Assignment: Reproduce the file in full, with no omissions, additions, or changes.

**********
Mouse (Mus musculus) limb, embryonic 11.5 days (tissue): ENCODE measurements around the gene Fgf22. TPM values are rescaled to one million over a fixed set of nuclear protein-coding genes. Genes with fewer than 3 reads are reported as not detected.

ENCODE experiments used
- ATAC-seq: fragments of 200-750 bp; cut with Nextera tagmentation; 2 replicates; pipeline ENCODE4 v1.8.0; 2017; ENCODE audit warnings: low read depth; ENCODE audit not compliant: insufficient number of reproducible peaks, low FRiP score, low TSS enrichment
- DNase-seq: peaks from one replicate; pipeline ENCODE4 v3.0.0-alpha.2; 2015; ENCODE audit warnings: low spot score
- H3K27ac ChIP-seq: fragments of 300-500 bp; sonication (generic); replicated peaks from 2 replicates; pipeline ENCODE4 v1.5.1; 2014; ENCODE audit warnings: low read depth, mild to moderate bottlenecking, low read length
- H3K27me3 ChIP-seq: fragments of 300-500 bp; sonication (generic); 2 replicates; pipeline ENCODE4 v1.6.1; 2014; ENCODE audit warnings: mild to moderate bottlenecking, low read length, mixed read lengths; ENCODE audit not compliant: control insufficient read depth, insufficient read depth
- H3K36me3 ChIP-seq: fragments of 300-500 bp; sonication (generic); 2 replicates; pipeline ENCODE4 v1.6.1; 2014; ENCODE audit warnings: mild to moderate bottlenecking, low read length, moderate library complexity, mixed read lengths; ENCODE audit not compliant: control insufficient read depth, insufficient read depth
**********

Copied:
Mouse (Mus musculus) limb, embryonic 11.5 days (tissue): ENCODE measurements around the gene Fgf22. TPM values are rescaled to one million over a fixed set of nuclear protein-coding genes. Genes with fewer than 3 reads are reported as not detected.

ENCODE experiments used
- ATAC-seq: fragments of 200-750 bp; cut with Nextera tagmentation; 2 replicates; pipeline ENCODE4 v1.8.0; 2017; ENCODE audit warnings: low read depth; ENCODE audit not compliant: insufficient number of reproducible peaks, low FRiP score, low TSS enrichment
- DNase-seq: peaks from one replicate; pipeline ENCODE4 v3.0.0-alpha.2; 2015; ENCODE audit warnings: low spot score
- H3K27ac ChIP-seq: fragments of 300-500 bp; sonication (generic); replicated peaks from 2 replicates; pipeline ENCODE4 v1.5.1; 2014; ENCODE audit warnings: low read depth, mild to moderate bottlenecking, low read length
- H3K27me3 ChIP-seq: fragments of 300-500 bp; sonication (generic); 2 replicates; pipeline ENCODE4 v1.6.1; 2014; ENCODE audit warnings: mild to moderate bottlenecking, low read length, mixed read lengths; ENCODE audit not compliant: control insufficient read depth, insufficient read depth
- H3K36me3 ChIP-seq: fragments of 300-500 bp; sonication (generic); 2 replicates; pipeline ENCODE4 v1.6.1; 2014; ENCODE audit warnings: mild to moderate bottlenecking, low read length, moderate library complexity, mixed read lengths; ENCODE audit not compliant: control insufficient read depth, insufficient read depth